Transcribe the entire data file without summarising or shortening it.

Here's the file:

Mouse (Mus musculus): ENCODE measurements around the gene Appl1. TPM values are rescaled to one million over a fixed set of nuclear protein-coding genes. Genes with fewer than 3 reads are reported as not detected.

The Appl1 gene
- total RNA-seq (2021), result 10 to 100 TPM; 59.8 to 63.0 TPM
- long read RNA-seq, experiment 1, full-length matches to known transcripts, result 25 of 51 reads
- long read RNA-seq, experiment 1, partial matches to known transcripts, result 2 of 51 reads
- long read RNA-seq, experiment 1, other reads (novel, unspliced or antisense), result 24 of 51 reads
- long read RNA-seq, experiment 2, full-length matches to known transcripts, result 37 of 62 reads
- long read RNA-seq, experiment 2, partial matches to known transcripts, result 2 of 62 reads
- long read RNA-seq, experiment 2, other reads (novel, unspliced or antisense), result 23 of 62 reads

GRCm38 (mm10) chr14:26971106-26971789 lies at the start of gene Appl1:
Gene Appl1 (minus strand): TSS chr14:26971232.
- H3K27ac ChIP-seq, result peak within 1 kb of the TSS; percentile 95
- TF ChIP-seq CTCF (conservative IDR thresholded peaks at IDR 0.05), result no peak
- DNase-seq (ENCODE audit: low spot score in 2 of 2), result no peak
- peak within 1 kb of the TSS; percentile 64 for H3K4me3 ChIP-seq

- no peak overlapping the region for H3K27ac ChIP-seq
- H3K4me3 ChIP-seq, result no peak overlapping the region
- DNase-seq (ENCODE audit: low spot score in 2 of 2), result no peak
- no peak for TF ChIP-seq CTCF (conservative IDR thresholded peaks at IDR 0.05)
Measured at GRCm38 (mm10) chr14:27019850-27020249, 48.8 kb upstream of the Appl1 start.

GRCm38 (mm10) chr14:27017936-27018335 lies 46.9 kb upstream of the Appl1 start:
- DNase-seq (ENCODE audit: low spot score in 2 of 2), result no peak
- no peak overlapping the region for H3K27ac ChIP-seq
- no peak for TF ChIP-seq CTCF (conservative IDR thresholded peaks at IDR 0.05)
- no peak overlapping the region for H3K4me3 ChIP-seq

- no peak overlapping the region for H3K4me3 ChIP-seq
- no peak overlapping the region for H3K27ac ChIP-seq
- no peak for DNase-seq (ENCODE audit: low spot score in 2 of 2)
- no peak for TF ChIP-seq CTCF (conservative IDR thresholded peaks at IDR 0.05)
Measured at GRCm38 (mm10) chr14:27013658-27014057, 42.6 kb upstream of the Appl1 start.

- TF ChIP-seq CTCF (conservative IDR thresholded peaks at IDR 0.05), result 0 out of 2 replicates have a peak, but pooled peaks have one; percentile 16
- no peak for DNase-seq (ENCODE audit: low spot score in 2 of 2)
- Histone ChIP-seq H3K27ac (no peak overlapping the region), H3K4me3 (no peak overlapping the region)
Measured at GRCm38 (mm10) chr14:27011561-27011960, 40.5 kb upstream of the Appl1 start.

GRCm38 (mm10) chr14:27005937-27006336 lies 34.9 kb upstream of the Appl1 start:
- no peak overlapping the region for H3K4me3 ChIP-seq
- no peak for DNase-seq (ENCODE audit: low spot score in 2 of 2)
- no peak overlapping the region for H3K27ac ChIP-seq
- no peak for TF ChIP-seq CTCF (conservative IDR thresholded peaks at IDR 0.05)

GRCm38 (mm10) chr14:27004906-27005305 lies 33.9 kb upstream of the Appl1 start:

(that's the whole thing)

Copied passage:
Mouse (Mus musculus): ENCODE measurements around the gene Appl1. TPM values are rescaled to one million over a fixed set of nuclear protein-coding genes. Genes with fewer than 3 reads are reported as not detected.

The Appl1 gene
- total RNA-seq (2021), result 10 to 100 TPM; 59.8 to 63.0 TPM
- long read RNA-seq, experiment 1, full-length matches to known transcripts, result 25 of 51 reads
- long read RNA-seq, experiment 1, partial matches to known transcripts, result 2 of 51 reads
- long read RNA-seq, experiment 1, other reads (novel, unspliced or antisense), result 24 of 51 reads
- long read RNA-seq, experiment 2, full-length matches to known transcripts, result 37 of 62 reads
- long read RNA-seq, experiment 2, partial matches to known transcripts, result 2 of 62 reads
- long read RNA-seq, experiment 2, other reads (novel, unspliced or antisense), result 23 of 62 reads

GRCm38 (mm10) chr14:26971106-26971789 lies at the start of gene Appl1:
Gene Appl1 (minus strand): TSS chr14:26971232.
- H3K27ac ChIP-seq, result peak within 1 kb of the TSS; percentile 95
- TF ChIP-seq CTCF (conservative IDR thresholded peaks at IDR 0.05), result no peak
- DNase-seq (ENCODE audit: low spot score in 2 of 2), result no peak
- peak within 1 kb of the TSS; percentile 64 for H3K4me3 ChIP-seq

- no peak overlapping the region for H3K27ac ChIP-seq
- H3K4me3 ChIP-seq, result no peak overlapping the region
- DNase-seq (ENCODE audit: low spot score in 2 of 2), result no peak
- no peak for TF ChIP-seq CTCF (conservative IDR thresholded peaks at IDR 0.05)
Measured at GRCm38 (mm10) chr14:27019850-27020249, 48.8 kb upstream of the Appl1 start.

GRCm38 (mm10) chr14:27017936-27018335 lies 46.9 kb upstream of the Appl1 start:
- DNase-seq (ENCODE audit: low spot score in 2 of 2), result no peak
- no peak overlapping the region for H3K27ac ChIP-seq
- no peak for TF ChIP-seq CTCF (conservative IDR thresholded peaks at IDR 0.05)
- no peak overlapping the region for H3K4me3 ChIP-seq

- no peak overlapping the region for H3K4me3 ChIP-seq
- no peak overlapping the region for H3K27ac ChIP-seq
- no peak for DNase-seq (ENCODE audit: low spot score in 2 of 2)
- no peak for TF ChIP-seq CTCF (conservative IDR thresholded peaks at IDR 0.05)
Measured at GRCm38 (mm10) chr14:27013658-27014057, 42.6 kb upstream of the Appl1 start.

- TF ChIP-seq CTCF (conservative IDR thresholded peaks at IDR 0.05), result 0 out of 2 replicates have a peak, but pooled peaks have one; percentile 16
- no peak for DNase-seq (ENCODE audit: low spot score in 2 of 2)
- Histone ChIP-seq H3K27ac (no peak overlapping the region), H3K4me3 (no peak overlapping the region)
Measured at GRCm38 (mm10) chr14:27011561-27011960, 40.5 kb upstream of the Appl1 start.

GRCm38 (mm10) chr14:27005937-27006336 lies 34.9 kb upstream of the Appl1 start:
- no peak overlapping the region for H3K4me3 ChIP-seq
- no peak for DNase-seq (ENCODE audit: low spot score in 2 of 2)
- no peak overlapping the region for H3K27ac ChIP-seq
- no peak for TF ChIP-seq CTCF (conservative IDR thresholded peaks at IDR 0.05)

GRCm38 (mm10) chr14:27004906-27005305 lies 33.9 kb upstream of the Appl1 start: